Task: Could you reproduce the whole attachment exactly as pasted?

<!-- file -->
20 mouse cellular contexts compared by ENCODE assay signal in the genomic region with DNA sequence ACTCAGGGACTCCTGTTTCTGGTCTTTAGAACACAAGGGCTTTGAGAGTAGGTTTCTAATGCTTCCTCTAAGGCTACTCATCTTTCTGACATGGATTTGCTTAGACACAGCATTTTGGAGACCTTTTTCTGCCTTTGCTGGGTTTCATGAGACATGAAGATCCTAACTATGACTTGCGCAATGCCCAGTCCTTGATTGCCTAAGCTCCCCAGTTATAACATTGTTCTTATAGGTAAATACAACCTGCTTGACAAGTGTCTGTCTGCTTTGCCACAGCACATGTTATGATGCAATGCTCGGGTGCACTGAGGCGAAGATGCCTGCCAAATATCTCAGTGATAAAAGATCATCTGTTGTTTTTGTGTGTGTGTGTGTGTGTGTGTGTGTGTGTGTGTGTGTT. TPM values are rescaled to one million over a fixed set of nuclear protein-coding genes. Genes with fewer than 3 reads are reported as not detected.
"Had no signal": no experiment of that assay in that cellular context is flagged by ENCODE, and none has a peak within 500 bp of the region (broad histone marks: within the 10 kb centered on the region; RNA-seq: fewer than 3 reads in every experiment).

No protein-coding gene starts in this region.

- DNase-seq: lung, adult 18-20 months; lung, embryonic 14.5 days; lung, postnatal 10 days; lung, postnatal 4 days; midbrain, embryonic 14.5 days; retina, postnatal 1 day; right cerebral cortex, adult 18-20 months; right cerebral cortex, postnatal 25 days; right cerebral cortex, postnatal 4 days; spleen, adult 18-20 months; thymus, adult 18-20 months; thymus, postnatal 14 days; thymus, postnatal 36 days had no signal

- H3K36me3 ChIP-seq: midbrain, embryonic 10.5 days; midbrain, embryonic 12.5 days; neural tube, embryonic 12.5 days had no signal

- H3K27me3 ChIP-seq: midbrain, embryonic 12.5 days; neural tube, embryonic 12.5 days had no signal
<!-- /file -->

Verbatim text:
20 mouse cellular contexts compared by ENCODE assay signal in the genomic region with DNA sequence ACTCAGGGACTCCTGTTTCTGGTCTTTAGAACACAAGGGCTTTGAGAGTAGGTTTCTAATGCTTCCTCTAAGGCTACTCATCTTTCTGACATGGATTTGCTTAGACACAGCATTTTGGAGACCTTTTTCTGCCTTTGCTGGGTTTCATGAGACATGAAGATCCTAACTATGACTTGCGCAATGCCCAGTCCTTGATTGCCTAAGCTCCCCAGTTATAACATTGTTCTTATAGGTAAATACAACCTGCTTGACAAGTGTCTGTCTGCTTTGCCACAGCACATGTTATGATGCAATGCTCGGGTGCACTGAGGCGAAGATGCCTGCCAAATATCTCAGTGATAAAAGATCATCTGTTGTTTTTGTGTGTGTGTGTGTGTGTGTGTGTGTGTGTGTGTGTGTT. TPM values are rescaled to one million over a fixed set of nuclear protein-coding genes. Genes with fewer than 3 reads are reported as not detected.
"Had no signal": no experiment of that assay in that cellular context is flagged by ENCODE, and none has a peak within 500 bp of the region (broad histone marks: within the 10 kb centered on the region; RNA-seq: fewer than 3 reads in every experiment).

No protein-coding gene starts in this region.

- DNase-seq: lung, adult 18-20 months; lung, embryonic 14.5 days; lung, postnatal 10 days; lung, postnatal 4 days; midbrain, embryonic 14.5 days; retina, postnatal 1 day; right cerebral cortex, adult 18-20 months; right cerebral cortex, postnatal 25 days; right cerebral cortex, postnatal 4 days; spleen, adult 18-20 months; thymus, adult 18-20 months; thymus, postnatal 14 days; thymus, postnatal 36 days had no signal

- H3K36me3 ChIP-seq: midbrain, embryonic 10.5 days; midbrain, embryonic 12.5 days; neural tube, embryonic 12.5 days had no signal

- H3K27me3 ChIP-seq: midbrain, embryonic 12.5 days; neural tube, embryonic 12.5 days had no signal